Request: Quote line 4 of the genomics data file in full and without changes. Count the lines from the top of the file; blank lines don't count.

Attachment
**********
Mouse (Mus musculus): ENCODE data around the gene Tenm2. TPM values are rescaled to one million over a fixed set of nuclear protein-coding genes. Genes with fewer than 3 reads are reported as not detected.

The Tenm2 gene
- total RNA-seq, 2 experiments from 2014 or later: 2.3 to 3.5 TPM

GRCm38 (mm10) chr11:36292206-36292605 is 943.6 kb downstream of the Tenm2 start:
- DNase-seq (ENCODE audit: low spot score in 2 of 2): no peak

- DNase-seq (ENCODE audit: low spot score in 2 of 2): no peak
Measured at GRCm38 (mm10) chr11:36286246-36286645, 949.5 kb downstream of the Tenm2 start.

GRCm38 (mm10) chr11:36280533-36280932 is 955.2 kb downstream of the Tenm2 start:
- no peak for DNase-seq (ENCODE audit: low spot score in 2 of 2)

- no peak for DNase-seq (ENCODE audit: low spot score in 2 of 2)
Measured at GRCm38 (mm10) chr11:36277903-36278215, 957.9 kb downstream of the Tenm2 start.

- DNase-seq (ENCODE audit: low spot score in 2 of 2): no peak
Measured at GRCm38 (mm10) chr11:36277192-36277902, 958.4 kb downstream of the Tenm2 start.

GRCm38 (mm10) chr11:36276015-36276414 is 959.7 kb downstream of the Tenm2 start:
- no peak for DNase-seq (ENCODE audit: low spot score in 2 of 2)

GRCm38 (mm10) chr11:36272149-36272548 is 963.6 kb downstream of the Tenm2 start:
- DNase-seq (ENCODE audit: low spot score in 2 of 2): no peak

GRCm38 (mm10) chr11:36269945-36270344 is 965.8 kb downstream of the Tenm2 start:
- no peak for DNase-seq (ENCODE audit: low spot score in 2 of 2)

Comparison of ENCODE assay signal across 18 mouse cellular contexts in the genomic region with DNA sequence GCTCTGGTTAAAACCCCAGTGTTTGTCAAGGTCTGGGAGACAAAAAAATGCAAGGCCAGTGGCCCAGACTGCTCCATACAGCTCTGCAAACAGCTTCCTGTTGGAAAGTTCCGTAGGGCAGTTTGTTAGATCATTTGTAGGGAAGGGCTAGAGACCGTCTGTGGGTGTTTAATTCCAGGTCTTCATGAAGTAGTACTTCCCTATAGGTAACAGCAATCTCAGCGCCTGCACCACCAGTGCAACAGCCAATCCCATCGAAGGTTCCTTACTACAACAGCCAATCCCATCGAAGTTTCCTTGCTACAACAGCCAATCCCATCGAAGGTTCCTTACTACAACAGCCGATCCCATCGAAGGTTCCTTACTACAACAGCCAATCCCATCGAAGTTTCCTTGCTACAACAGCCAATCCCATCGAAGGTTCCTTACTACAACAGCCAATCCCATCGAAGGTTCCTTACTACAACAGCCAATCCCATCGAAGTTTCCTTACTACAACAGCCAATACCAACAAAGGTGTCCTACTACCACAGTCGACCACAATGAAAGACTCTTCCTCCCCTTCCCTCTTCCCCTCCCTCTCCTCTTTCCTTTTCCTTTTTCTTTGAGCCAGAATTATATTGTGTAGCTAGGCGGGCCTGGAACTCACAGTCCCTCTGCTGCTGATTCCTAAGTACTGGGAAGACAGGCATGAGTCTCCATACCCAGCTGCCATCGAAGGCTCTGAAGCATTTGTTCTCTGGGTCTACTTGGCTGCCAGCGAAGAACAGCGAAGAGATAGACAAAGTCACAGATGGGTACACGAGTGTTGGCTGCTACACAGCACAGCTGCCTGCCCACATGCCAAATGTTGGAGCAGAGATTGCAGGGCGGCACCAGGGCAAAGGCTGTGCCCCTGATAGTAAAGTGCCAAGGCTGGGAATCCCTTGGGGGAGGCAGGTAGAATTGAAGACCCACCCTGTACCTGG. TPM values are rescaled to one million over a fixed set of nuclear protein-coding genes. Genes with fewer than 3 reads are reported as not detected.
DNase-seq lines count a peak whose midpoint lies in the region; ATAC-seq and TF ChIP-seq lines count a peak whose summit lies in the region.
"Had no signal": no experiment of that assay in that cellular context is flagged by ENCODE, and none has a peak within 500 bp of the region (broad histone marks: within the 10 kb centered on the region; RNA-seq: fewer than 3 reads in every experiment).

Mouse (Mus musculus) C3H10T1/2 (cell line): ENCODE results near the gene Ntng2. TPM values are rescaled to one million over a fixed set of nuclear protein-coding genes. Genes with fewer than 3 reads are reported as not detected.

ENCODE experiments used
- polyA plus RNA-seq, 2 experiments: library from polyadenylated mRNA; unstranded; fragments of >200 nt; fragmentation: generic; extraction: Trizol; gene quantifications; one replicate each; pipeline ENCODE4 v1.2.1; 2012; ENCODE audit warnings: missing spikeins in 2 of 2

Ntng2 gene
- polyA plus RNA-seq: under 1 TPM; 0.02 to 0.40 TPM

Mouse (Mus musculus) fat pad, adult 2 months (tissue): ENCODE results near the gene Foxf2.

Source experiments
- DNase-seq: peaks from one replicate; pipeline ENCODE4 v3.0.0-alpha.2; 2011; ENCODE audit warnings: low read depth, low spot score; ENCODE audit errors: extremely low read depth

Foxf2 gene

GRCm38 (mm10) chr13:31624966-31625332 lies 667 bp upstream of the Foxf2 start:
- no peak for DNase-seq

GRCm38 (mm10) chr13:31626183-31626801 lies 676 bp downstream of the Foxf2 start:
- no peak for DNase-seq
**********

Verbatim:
GRCm38 (mm10) chr11:36292206-36292605 is 943.6 kb downstream of the Tenm2 start: